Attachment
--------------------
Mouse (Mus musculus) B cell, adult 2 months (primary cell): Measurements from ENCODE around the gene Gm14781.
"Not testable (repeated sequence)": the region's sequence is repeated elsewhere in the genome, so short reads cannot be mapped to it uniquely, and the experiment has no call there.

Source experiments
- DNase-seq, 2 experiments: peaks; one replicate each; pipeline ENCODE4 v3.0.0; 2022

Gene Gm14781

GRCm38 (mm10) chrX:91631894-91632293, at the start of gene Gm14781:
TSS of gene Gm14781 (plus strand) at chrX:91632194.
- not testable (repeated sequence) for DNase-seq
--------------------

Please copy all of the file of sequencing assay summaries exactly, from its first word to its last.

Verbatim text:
Mouse (Mus musculus) B cell, adult 2 months (primary cell): Measurements from ENCODE around the gene Gm14781.
"Not testable (repeated sequence)": the region's sequence is repeated elsewhere in the genome, so short reads cannot be mapped to it uniquely, and the experiment has no call there.

Source experiments
- DNase-seq, 2 experiments: peaks; one replicate each; pipeline ENCODE4 v3.0.0; 2022

Gene Gm14781

GRCm38 (mm10) chrX:91631894-91632293, at the start of gene Gm14781:
TSS of gene Gm14781 (plus strand) at chrX:91632194.
- not testable (repeated sequence) for DNase-seq